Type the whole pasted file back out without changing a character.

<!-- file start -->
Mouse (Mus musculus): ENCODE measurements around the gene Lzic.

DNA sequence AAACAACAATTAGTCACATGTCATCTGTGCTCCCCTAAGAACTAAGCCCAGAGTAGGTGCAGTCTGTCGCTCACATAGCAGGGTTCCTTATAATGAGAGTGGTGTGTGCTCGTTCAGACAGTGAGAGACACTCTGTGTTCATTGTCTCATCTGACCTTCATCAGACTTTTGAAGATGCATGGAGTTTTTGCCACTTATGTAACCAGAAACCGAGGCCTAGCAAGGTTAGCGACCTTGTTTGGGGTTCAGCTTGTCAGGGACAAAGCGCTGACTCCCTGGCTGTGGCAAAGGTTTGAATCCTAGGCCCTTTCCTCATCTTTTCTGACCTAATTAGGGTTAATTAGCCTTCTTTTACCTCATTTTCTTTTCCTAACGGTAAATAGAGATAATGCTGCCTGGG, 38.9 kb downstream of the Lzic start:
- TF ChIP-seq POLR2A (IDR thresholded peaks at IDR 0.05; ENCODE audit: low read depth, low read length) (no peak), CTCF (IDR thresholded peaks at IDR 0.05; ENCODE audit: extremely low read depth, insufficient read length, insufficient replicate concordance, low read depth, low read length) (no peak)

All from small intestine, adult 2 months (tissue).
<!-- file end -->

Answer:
Mouse (Mus musculus): ENCODE measurements around the gene Lzic.

DNA sequence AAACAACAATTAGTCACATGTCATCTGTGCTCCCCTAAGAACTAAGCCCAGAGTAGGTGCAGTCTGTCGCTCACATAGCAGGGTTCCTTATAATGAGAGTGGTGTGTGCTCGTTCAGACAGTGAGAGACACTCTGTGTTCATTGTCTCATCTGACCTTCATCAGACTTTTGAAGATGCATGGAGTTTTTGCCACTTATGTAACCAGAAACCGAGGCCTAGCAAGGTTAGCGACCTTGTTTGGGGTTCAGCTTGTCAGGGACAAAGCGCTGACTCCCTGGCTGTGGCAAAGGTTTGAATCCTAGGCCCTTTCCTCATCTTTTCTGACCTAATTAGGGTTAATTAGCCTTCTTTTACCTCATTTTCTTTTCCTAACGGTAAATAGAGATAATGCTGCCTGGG, 38.9 kb downstream of the Lzic start:
- TF ChIP-seq POLR2A (IDR thresholded peaks at IDR 0.05; ENCODE audit: low read depth, low read length) (no peak), CTCF (IDR thresholded peaks at IDR 0.05; ENCODE audit: extremely low read depth, insufficient read length, insufficient replicate concordance, low read depth, low read length) (no peak)

All from small intestine, adult 2 months (tissue).